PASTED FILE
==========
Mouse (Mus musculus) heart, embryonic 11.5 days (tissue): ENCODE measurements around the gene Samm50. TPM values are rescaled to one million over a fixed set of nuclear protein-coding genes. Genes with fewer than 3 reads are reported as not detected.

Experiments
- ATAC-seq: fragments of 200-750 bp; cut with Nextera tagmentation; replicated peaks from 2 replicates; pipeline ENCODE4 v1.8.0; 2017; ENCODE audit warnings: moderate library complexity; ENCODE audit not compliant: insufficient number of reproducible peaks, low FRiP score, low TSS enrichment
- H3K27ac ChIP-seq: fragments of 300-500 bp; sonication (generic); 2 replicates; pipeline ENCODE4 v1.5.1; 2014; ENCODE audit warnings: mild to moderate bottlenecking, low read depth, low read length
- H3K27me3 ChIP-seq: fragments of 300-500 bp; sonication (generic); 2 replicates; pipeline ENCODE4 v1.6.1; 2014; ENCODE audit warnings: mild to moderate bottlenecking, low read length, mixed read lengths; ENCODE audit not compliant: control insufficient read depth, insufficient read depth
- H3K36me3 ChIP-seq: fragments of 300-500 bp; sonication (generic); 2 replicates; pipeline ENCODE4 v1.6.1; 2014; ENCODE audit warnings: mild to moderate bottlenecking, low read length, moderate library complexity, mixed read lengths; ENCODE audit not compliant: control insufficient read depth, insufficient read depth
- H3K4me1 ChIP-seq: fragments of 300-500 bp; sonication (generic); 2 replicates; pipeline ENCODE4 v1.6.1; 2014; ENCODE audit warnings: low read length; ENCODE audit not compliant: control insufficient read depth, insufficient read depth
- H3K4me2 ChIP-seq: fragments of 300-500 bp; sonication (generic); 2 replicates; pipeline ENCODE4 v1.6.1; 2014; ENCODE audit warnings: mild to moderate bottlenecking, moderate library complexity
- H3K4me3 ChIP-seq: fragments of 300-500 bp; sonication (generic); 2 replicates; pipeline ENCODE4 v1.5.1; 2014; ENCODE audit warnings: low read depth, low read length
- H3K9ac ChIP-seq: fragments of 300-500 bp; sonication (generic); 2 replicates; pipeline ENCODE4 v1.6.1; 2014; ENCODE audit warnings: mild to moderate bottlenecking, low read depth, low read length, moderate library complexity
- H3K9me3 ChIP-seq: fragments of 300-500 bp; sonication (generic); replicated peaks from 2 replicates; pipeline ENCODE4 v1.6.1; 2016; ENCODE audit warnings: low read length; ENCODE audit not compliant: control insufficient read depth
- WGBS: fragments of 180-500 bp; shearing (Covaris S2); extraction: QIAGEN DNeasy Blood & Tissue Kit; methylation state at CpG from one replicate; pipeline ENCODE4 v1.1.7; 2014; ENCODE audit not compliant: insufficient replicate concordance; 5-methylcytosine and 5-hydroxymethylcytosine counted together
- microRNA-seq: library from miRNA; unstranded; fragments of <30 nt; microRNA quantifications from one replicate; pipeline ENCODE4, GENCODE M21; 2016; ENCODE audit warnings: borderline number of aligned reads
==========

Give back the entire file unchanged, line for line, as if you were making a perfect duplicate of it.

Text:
Mouse (Mus musculus) heart, embryonic 11.5 days (tissue): ENCODE measurements around the gene Samm50. TPM values are rescaled to one million over a fixed set of nuclear protein-coding genes. Genes with fewer than 3 reads are reported as not detected.

Experiments
- ATAC-seq: fragments of 200-750 bp; cut with Nextera tagmentation; replicated peaks from 2 replicates; pipeline ENCODE4 v1.8.0; 2017; ENCODE audit warnings: moderate library complexity; ENCODE audit not compliant: insufficient number of reproducible peaks, low FRiP score, low TSS enrichment
- H3K27ac ChIP-seq: fragments of 300-500 bp; sonication (generic); 2 replicates; pipeline ENCODE4 v1.5.1; 2014; ENCODE audit warnings: mild to moderate bottlenecking, low read depth, low read length
- H3K27me3 ChIP-seq: fragments of 300-500 bp; sonication (generic); 2 replicates; pipeline ENCODE4 v1.6.1; 2014; ENCODE audit warnings: mild to moderate bottlenecking, low read length, mixed read lengths; ENCODE audit not compliant: control insufficient read depth, insufficient read depth
- H3K36me3 ChIP-seq: fragments of 300-500 bp; sonication (generic); 2 replicates; pipeline ENCODE4 v1.6.1; 2014; ENCODE audit warnings: mild to moderate bottlenecking, low read length, moderate library complexity, mixed read lengths; ENCODE audit not compliant: control insufficient read depth, insufficient read depth
- H3K4me1 ChIP-seq: fragments of 300-500 bp; sonication (generic); 2 replicates; pipeline ENCODE4 v1.6.1; 2014; ENCODE audit warnings: low read length; ENCODE audit not compliant: control insufficient read depth, insufficient read depth
- H3K4me2 ChIP-seq: fragments of 300-500 bp; sonication (generic); 2 replicates; pipeline ENCODE4 v1.6.1; 2014; ENCODE audit warnings: mild to moderate bottlenecking, moderate library complexity
- H3K4me3 ChIP-seq: fragments of 300-500 bp; sonication (generic); 2 replicates; pipeline ENCODE4 v1.5.1; 2014; ENCODE audit warnings: low read depth, low read length
- H3K9ac ChIP-seq: fragments of 300-500 bp; sonication (generic); 2 replicates; pipeline ENCODE4 v1.6.1; 2014; ENCODE audit warnings: mild to moderate bottlenecking, low read depth, low read length, moderate library complexity
- H3K9me3 ChIP-seq: fragments of 300-500 bp; sonication (generic); replicated peaks from 2 replicates; pipeline ENCODE4 v1.6.1; 2016; ENCODE audit warnings: low read length; ENCODE audit not compliant: control insufficient read depth
- WGBS: fragments of 180-500 bp; shearing (Covaris S2); extraction: QIAGEN DNeasy Blood & Tissue Kit; methylation state at CpG from one replicate; pipeline ENCODE4 v1.1.7; 2014; ENCODE audit not compliant: insufficient replicate concordance; 5-methylcytosine and 5-hydroxymethylcytosine counted together
- microRNA-seq: library from miRNA; unstranded; fragments of <30 nt; microRNA quantifications from one replicate; pipeline ENCODE4, GENCODE M21; 2016; ENCODE audit warnings: borderline number of aligned reads